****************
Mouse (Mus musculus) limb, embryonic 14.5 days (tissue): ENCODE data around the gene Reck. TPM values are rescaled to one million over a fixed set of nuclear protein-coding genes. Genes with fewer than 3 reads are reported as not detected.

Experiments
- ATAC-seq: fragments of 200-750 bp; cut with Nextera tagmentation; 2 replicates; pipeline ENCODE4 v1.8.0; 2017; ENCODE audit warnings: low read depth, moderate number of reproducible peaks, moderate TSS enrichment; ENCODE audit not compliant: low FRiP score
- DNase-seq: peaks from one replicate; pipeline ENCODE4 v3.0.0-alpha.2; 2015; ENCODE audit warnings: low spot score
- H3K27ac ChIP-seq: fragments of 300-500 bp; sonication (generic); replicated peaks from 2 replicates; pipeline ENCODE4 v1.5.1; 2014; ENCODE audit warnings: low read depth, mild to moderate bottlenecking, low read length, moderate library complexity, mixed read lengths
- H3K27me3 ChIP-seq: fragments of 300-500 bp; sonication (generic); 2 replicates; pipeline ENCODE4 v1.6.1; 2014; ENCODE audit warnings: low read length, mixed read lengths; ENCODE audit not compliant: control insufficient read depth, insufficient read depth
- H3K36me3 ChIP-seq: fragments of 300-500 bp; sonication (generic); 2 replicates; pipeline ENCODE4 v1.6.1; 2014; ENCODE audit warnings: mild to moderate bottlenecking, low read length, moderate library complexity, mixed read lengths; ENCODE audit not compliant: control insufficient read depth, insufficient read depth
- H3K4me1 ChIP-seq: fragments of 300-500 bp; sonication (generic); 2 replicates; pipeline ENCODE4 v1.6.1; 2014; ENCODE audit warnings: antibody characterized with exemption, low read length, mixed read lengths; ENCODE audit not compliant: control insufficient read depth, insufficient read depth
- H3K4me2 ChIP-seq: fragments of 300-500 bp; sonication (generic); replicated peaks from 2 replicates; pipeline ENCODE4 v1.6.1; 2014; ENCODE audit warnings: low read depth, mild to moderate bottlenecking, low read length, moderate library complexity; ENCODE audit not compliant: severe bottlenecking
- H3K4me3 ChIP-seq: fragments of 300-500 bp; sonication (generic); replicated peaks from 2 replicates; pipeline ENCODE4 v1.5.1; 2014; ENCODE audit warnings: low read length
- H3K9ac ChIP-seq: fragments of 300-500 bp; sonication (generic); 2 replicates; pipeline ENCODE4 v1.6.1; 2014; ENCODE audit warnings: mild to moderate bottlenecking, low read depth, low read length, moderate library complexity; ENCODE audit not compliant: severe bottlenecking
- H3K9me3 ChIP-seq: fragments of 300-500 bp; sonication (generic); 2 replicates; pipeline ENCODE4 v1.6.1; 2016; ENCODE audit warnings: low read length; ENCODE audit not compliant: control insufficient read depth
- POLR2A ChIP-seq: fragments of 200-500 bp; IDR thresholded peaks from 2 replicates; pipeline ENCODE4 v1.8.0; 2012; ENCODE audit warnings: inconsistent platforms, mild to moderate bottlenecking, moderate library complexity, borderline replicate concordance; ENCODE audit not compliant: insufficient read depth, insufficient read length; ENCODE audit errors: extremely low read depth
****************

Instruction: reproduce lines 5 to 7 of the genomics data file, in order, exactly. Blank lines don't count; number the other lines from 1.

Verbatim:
- H3K27ac ChIP-seq: fragments of 300-500 bp; sonication (generic); replicated peaks from 2 replicates; pipeline ENCODE4 v1.5.1; 2014; ENCODE audit warnings: low read depth, mild to moderate bottlenecking, low read length, moderate library complexity, mixed read lengths
- H3K27me3 ChIP-seq: fragments of 300-500 bp; sonication (generic); 2 replicates; pipeline ENCODE4 v1.6.1; 2014; ENCODE audit warnings: low read length, mixed read lengths; ENCODE audit not compliant: control insufficient read depth, insufficient read depth
- H3K36me3 ChIP-seq: fragments of 300-500 bp; sonication (generic); 2 replicates; pipeline ENCODE4 v1.6.1; 2014; ENCODE audit warnings: mild to moderate bottlenecking, low read length, moderate library complexity, mixed read lengths; ENCODE audit not compliant: control insufficient read depth, insufficient read depth